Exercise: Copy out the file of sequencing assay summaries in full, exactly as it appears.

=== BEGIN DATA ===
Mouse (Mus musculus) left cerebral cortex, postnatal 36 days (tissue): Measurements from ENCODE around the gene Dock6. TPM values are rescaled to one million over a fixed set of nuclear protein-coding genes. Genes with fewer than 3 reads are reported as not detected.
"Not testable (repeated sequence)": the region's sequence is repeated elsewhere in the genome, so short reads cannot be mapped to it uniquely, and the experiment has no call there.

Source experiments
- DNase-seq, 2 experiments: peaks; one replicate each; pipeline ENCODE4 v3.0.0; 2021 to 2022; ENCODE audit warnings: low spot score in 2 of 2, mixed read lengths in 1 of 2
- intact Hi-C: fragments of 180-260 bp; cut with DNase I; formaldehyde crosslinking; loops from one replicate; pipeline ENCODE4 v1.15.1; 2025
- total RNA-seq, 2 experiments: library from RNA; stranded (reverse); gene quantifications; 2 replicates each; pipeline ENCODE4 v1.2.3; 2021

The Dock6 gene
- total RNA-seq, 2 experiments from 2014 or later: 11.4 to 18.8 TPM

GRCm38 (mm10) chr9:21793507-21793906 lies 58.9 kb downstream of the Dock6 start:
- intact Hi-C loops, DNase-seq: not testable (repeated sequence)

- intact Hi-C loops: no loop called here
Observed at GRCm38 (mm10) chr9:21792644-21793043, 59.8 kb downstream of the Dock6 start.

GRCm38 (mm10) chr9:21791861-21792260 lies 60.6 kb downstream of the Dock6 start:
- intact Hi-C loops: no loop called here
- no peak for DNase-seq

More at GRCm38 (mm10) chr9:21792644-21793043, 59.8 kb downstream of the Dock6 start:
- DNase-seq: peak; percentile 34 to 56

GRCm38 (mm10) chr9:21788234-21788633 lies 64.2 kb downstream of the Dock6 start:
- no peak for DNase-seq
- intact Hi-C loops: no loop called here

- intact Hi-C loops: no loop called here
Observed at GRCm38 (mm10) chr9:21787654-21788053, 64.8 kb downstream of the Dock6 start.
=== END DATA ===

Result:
Mouse (Mus musculus) left cerebral cortex, postnatal 36 days (tissue): Measurements from ENCODE around the gene Dock6. TPM values are rescaled to one million over a fixed set of nuclear protein-coding genes. Genes with fewer than 3 reads are reported as not detected.
"Not testable (repeated sequence)": the region's sequence is repeated elsewhere in the genome, so short reads cannot be mapped to it uniquely, and the experiment has no call there.

Source experiments
- DNase-seq, 2 experiments: peaks; one replicate each; pipeline ENCODE4 v3.0.0; 2021 to 2022; ENCODE audit warnings: low spot score in 2 of 2, mixed read lengths in 1 of 2
- intact Hi-C: fragments of 180-260 bp; cut with DNase I; formaldehyde crosslinking; loops from one replicate; pipeline ENCODE4 v1.15.1; 2025
- total RNA-seq, 2 experiments: library from RNA; stranded (reverse); gene quantifications; 2 replicates each; pipeline ENCODE4 v1.2.3; 2021

The Dock6 gene
- total RNA-seq, 2 experiments from 2014 or later: 11.4 to 18.8 TPM

GRCm38 (mm10) chr9:21793507-21793906 lies 58.9 kb downstream of the Dock6 start:
- intact Hi-C loops, DNase-seq: not testable (repeated sequence)

- intact Hi-C loops: no loop called here
Observed at GRCm38 (mm10) chr9:21792644-21793043, 59.8 kb downstream of the Dock6 start.

GRCm38 (mm10) chr9:21791861-21792260 lies 60.6 kb downstream of the Dock6 start:
- intact Hi-C loops: no loop called here
- no peak for DNase-seq

More at GRCm38 (mm10) chr9:21792644-21793043, 59.8 kb downstream of the Dock6 start:
- DNase-seq: peak; percentile 34 to 56

GRCm38 (mm10) chr9:21788234-21788633 lies 64.2 kb downstream of the Dock6 start:
- no peak for DNase-seq
- intact Hi-C loops: no loop called here

- intact Hi-C loops: no loop called here
Observed at GRCm38 (mm10) chr9:21787654-21788053, 64.8 kb downstream of the Dock6 start.